Regulatory round-up: Kava, celebrity endorsement, and South Korea updates
Kava regulatory review: Changes in ANZ labelling ‘unreasonable and unnecessary’ – Fiji Kava
Changing the labelling requirements on kava would place “unreasonable and unnecessary” burden on companies, but authorities could do with post-market surveillance, Fiji Kava said in response to the ongoing regulatory debate on kava in the Oceania.
Some of the areas that the regulator, in this case, The Food Safety Australia New Zealand (FSANZ) is considering to either reaffirm or amend or repeal, are the labelling requirements for permitted kava foods.
The FSANZ had called for public comment to either reaffirm the proposal, amend or repeal the proposal, which one of the industry players, Fiji Kava, has responded.
Promoting homegrown botanicals: Korea’s MFDS plans to include local liquorice variety in pharmacopeia
South Korea’s Ministry of Food and Drug Safety (MFDS) is planning to amend the Korean Pharmacopoeia to include a new variety of liquorice bred locally.
The new variety is known as Glycyrrhiza korshinskyi Grig, a new cultivar bred via interspecies crossbreeding of the Manchurian liquorice and the European liquorice.
The new variety was jointly developed by the MFDS and the National Institute of Horticultural and Herbal Sciences at the Rural Development Administration.
China celeb ban: No celebrity endorsement allowed for health supplements - SAMR
Health supplements brands are prohibited from engaging celebrities to endorse their products, the Chinese authorities have again warned, in a move which an expert says is targeted at a ‘grey area’ for overseas brands.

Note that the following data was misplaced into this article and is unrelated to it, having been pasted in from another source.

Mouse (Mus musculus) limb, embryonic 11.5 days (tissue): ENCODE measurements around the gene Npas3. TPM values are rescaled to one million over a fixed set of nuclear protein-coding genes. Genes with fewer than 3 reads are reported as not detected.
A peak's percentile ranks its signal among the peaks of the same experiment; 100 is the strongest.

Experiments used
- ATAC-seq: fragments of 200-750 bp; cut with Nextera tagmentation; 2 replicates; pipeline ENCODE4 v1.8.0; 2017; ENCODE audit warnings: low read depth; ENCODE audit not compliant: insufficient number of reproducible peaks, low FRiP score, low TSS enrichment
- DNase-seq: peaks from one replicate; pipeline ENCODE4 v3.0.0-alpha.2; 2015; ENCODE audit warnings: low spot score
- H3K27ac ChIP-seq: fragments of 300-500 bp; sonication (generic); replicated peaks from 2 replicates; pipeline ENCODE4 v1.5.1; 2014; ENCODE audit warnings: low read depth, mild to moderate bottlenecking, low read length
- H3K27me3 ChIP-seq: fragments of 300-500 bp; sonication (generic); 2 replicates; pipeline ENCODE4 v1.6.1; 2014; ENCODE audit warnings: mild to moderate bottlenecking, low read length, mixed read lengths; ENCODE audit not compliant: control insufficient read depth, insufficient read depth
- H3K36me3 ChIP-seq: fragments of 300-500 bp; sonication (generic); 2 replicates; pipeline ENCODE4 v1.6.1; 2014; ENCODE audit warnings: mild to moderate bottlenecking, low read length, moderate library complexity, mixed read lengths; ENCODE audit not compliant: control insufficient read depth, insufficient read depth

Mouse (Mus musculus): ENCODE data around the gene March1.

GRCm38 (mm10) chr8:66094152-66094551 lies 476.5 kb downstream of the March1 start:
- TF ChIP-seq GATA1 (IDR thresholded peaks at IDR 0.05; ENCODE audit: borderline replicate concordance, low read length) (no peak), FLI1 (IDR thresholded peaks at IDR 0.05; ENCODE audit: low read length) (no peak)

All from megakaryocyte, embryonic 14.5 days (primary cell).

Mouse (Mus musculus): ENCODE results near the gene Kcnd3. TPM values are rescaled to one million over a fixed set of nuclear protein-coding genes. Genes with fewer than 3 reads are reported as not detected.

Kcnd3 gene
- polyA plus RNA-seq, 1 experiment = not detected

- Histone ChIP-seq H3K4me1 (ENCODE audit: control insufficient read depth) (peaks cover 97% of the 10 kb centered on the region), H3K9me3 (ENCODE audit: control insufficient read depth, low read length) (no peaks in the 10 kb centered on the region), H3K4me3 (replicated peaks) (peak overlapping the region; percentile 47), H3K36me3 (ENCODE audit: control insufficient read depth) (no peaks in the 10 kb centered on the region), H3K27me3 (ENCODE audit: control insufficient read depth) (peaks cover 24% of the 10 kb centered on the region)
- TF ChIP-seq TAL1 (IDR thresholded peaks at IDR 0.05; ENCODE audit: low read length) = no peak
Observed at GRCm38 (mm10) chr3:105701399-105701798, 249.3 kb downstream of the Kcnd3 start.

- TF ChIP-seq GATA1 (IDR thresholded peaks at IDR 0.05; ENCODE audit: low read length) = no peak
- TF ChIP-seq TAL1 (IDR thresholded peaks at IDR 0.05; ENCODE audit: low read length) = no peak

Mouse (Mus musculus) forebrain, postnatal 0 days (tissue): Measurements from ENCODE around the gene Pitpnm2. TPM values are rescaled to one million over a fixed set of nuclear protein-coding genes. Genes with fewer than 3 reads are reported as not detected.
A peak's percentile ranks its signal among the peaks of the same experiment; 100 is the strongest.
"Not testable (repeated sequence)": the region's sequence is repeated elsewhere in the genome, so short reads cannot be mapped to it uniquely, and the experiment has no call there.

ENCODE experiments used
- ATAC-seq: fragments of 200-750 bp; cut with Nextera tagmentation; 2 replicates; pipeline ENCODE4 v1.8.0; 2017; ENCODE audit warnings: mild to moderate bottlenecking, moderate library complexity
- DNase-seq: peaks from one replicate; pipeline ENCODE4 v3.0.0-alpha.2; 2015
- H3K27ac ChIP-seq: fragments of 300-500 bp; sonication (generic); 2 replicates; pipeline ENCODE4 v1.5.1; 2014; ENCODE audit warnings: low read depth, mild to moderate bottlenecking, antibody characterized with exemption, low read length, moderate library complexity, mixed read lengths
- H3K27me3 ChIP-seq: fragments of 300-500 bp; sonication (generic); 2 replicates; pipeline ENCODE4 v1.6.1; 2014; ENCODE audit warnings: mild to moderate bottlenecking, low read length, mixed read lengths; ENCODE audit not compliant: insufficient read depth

Seven ministries and departments from China reiterated the rule in the wake of increasing advertisements that make false claims.
Earlier this year, Chinese actress Jing Tian was fined RMB$7.22m (US$1.08m) for engaging in a sales campaign to endorse a fruit and vegetable candy which the Chinese authorities had construed as fake advertising.
Getting it right: How policymakers and businesses design fortification programs and supplement products
Dietary Reference Intakes (DRI), Recommended Dietary Allowance (RDA), Estimated Average Requirement (EAR), and Tolerable Upper Intake Level (TUL) have been used by different health authorities to find out the appropriate nutrient intake.
Businesses, from food to health supplement manufacturers, are also using the above to design new products and services.
However, finding the “right” intake amounts have been a challenging task, and policymakers have been experimenting with different methods to establish the most appropriate values – a key point which we will explore in this series of VitamINSIGHTS.
‘Foundation for success’: Korean regulator to expand manufacturing standards for five more FSMP
South Korean regulator, the Ministry of Food and Drug Safety (MFDS), is set to detail the manufacturing standards for five more types of Foods for Special Medical Purposes (FSMP).
It said that it would set the manufacturing standards for FSMP catered to patients suffering from 1) hypertension 2) pneumonia 3) liver disease 4) inflammatory bowel disease (IBD) and 5) dehydration and electrolyte imbalance.
The draft standards will be announced within this year after the MFDS has consulted the industry’s opinion. The aim is to introduce the finalised standards by year 2026.